Yeah I probably fell victim to https://xkcd.com/2501/
Making a more simplified version is a good idea, and I'll probably do it after I'm done with the other posts.
Thanks for these tips, I can probably put them to good use! I'm curious though, what's so special about custom Japanese beds that you needed them quickly?
While I am happy that this worked out for you, I would caution others against trying to get into PhD programs on a last-minute basis after receiving the GRFP. I had a NSF GRFP fellowship (in "chemistry of life processes" not computer science) and this was my experience:
I was in a rather unusual but broadly similar situation, and ended up needing to enroll in a PhD program to avoid losing my GRFP while I did a 1-year Master's program in England through the Churchill scholarship. None of the PhD programs I wanted would let me do this, so what I ended up having to do is formally enroll in the PhD program at my undergrad school, and then transfer. I made the deadline by about 3 days and was very stressed out.
Aw man, I was wondering about that Takeda trial since it was supposed to report results a few months ago. I didn't see it was canceled due to safety problems!
I wonder if those are due to off-target or on-target effects. The latter would be quite disappointing.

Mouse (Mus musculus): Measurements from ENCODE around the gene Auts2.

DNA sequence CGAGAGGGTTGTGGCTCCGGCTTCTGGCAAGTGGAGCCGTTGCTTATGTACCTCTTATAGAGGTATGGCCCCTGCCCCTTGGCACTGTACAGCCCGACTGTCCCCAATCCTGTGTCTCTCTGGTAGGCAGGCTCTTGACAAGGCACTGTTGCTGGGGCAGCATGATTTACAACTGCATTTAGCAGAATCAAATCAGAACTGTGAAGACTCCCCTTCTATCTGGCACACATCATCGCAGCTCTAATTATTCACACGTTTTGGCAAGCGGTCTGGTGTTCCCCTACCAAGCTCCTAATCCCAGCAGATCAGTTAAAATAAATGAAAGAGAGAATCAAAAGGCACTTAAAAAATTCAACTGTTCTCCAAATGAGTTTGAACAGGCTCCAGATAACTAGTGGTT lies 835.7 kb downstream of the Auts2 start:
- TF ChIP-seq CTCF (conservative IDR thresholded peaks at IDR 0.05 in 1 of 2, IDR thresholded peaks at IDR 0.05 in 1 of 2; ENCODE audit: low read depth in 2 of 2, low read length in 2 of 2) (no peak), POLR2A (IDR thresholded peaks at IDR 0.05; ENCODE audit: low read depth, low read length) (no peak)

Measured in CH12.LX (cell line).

Unless you do it in Africa and can easily catch mosquitoes from the wild.
Building the DNA would be easy, the harder part would be setting up a mosquito breeding operation.
So in order to build a gene drive, you'd need to build the DNA construct (pretty easy in a garage), introduce it into mosquitoes (not easy at all in a garage), and then breed enough to release (I'm not sure how easy in a garage, but probably not very easy).
I guess this was inspired by my recent post: https://denovo.substack.com/p/gene-drives-why-the-wait
As I mentioned in that post, there are good reasons to not unilaterally release gene drives, so please exercise some restraint. Also it would cost a lot more than $5000 to do it. (Maybe $50,000 on a shoestring budget.)
Yes, definitely. Although we don't have any examples of this happening, since those species would have gone extinct, making them unable to be studied.
Yes, they are funding the Crisanti lab and others.
Yes, you can let them divide and then use the usual (destructive) sequencing.
And also yes, sequencing meiotic cousins of sperm (or polar bodies, in the case of eggs) is a promising concept. Unfortunately primary spermatocytes won't do meiosis if you isolate them; the environment of the seminiferous tubules is very important. So you would have to be able to track them within the tubules in an organ culture system.
Polar body biopsies for eggs are much more feasible (I have done them, although I haven't sequenced the polar bodies). Unfortunately the efficacy of selection is limited by the number of eggs.
Congrats, the NAO really has the potential for a huge positive impact and I'm glad you're devoting your talent to helping it succeed.